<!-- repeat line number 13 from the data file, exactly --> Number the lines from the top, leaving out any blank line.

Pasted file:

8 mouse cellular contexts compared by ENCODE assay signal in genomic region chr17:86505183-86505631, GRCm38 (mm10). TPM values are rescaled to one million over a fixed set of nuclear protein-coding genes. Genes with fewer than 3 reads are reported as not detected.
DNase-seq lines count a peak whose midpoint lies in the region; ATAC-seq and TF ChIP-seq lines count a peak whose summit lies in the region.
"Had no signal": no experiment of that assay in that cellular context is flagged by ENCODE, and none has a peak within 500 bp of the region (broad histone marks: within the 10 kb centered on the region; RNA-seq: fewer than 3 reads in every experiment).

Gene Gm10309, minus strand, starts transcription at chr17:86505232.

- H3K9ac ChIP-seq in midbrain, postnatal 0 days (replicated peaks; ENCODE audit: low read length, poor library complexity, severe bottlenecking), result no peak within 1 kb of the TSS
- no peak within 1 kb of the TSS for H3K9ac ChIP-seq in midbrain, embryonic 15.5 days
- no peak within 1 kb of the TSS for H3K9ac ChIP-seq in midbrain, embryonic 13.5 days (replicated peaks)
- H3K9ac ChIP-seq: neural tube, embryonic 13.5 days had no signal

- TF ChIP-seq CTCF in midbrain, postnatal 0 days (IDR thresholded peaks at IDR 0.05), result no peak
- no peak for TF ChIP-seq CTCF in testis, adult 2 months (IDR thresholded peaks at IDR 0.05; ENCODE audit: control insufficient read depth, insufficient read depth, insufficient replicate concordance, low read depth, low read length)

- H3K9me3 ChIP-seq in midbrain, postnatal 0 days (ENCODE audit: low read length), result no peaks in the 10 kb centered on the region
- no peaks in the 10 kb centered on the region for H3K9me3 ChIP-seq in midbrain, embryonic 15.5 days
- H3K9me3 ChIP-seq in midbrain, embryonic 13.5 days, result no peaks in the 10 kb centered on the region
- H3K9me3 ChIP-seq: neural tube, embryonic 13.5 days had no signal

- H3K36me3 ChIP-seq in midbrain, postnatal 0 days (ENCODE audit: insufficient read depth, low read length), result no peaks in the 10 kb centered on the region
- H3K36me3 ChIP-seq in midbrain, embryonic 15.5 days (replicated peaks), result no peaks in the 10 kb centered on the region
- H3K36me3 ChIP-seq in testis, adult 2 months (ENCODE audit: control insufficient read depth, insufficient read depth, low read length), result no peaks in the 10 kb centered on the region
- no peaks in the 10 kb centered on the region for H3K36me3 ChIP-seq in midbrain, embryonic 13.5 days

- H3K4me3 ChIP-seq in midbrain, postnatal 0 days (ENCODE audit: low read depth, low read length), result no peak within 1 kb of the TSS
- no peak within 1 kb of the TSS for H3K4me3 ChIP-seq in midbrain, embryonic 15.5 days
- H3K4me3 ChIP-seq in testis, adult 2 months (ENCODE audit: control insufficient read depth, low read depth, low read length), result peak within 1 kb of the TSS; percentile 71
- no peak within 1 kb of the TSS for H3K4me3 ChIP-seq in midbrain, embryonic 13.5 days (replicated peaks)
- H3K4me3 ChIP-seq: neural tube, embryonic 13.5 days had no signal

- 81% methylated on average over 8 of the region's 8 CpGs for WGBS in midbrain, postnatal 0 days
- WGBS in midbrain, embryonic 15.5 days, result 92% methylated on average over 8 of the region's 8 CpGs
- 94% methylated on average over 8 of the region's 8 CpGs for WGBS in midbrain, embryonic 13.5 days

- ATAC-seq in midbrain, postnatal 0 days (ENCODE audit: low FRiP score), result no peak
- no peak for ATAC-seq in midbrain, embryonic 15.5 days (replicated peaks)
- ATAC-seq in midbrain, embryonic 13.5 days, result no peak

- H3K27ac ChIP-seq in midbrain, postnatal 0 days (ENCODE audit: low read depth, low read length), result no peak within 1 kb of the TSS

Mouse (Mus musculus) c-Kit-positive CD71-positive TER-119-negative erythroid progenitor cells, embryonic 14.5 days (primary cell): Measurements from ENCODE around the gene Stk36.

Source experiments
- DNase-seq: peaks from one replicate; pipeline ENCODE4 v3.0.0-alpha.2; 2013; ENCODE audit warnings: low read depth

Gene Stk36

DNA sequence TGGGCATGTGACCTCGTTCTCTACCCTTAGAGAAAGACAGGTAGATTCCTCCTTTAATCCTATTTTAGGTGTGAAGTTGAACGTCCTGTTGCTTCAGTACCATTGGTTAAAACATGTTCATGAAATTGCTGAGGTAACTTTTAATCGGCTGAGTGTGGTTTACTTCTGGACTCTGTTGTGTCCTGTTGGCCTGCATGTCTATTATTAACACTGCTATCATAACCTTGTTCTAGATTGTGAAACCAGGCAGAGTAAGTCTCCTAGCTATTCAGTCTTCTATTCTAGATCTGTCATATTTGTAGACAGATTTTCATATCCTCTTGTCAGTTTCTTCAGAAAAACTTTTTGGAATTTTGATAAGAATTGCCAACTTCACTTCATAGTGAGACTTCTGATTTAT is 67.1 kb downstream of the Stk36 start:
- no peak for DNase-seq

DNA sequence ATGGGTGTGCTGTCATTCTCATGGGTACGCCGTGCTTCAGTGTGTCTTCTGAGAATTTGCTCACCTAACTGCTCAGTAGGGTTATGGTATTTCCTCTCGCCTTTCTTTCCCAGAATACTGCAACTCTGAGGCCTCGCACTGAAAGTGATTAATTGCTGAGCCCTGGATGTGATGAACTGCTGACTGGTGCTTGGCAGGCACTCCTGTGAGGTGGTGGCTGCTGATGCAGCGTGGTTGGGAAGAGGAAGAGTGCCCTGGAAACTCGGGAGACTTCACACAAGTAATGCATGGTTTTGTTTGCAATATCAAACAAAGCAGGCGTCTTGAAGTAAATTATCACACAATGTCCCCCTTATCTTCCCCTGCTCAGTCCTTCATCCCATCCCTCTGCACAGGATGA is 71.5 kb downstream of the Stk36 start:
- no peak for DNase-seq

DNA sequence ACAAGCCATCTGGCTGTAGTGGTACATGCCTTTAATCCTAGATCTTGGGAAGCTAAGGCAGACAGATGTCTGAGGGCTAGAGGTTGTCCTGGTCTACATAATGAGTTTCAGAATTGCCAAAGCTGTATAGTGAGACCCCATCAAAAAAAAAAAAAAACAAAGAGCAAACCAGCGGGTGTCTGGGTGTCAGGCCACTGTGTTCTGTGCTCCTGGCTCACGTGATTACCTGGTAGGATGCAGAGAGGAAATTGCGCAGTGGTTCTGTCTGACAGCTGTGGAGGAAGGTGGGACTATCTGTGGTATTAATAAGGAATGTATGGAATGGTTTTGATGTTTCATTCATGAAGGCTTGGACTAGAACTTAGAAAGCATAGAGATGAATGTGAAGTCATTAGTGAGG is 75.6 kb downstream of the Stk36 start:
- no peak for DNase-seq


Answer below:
- H3K9me3 ChIP-seq in midbrain, embryonic 13.5 days, result no peaks in the 10 kb centered on the region